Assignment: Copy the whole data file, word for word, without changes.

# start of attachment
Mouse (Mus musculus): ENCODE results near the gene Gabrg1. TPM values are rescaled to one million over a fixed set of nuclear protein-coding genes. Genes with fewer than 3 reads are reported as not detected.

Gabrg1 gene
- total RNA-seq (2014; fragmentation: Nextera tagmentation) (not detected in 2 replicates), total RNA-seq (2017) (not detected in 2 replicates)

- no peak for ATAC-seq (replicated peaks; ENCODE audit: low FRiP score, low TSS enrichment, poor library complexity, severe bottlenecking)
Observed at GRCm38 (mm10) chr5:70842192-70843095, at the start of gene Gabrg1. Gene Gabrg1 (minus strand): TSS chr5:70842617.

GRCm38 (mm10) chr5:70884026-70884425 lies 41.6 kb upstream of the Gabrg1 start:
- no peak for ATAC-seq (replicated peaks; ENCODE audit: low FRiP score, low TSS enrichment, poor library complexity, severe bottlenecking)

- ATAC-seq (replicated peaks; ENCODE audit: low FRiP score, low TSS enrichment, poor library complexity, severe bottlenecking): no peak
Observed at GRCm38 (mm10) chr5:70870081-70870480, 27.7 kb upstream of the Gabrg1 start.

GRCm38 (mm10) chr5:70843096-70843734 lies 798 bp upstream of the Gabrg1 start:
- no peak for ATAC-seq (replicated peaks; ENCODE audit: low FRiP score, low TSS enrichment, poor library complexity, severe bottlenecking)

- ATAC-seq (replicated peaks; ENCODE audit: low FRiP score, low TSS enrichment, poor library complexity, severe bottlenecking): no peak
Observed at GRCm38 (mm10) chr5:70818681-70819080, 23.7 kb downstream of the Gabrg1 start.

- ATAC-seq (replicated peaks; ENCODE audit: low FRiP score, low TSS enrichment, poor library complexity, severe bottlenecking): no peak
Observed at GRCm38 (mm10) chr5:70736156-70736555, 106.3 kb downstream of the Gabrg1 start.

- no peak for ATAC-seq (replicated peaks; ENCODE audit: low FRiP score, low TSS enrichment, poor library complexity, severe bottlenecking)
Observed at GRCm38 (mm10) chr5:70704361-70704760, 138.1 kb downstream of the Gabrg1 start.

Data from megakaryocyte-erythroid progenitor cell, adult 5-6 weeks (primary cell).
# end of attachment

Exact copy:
Mouse (Mus musculus): ENCODE results near the gene Gabrg1. TPM values are rescaled to one million over a fixed set of nuclear protein-coding genes. Genes with fewer than 3 reads are reported as not detected.

Gabrg1 gene
- total RNA-seq (2014; fragmentation: Nextera tagmentation) (not detected in 2 replicates), total RNA-seq (2017) (not detected in 2 replicates)

- no peak for ATAC-seq (replicated peaks; ENCODE audit: low FRiP score, low TSS enrichment, poor library complexity, severe bottlenecking)
Observed at GRCm38 (mm10) chr5:70842192-70843095, at the start of gene Gabrg1. Gene Gabrg1 (minus strand): TSS chr5:70842617.

GRCm38 (mm10) chr5:70884026-70884425 lies 41.6 kb upstream of the Gabrg1 start:
- no peak for ATAC-seq (replicated peaks; ENCODE audit: low FRiP score, low TSS enrichment, poor library complexity, severe bottlenecking)

- ATAC-seq (replicated peaks; ENCODE audit: low FRiP score, low TSS enrichment, poor library complexity, severe bottlenecking): no peak
Observed at GRCm38 (mm10) chr5:70870081-70870480, 27.7 kb upstream of the Gabrg1 start.

GRCm38 (mm10) chr5:70843096-70843734 lies 798 bp upstream of the Gabrg1 start:
- no peak for ATAC-seq (replicated peaks; ENCODE audit: low FRiP score, low TSS enrichment, poor library complexity, severe bottlenecking)

- ATAC-seq (replicated peaks; ENCODE audit: low FRiP score, low TSS enrichment, poor library complexity, severe bottlenecking): no peak
Observed at GRCm38 (mm10) chr5:70818681-70819080, 23.7 kb downstream of the Gabrg1 start.

- ATAC-seq (replicated peaks; ENCODE audit: low FRiP score, low TSS enrichment, poor library complexity, severe bottlenecking): no peak
Observed at GRCm38 (mm10) chr5:70736156-70736555, 106.3 kb downstream of the Gabrg1 start.

- no peak for ATAC-seq (replicated peaks; ENCODE audit: low FRiP score, low TSS enrichment, poor library complexity, severe bottlenecking)
Observed at GRCm38 (mm10) chr5:70704361-70704760, 138.1 kb downstream of the Gabrg1 start.

Data from megakaryocyte-erythroid progenitor cell, adult 5-6 weeks (primary cell).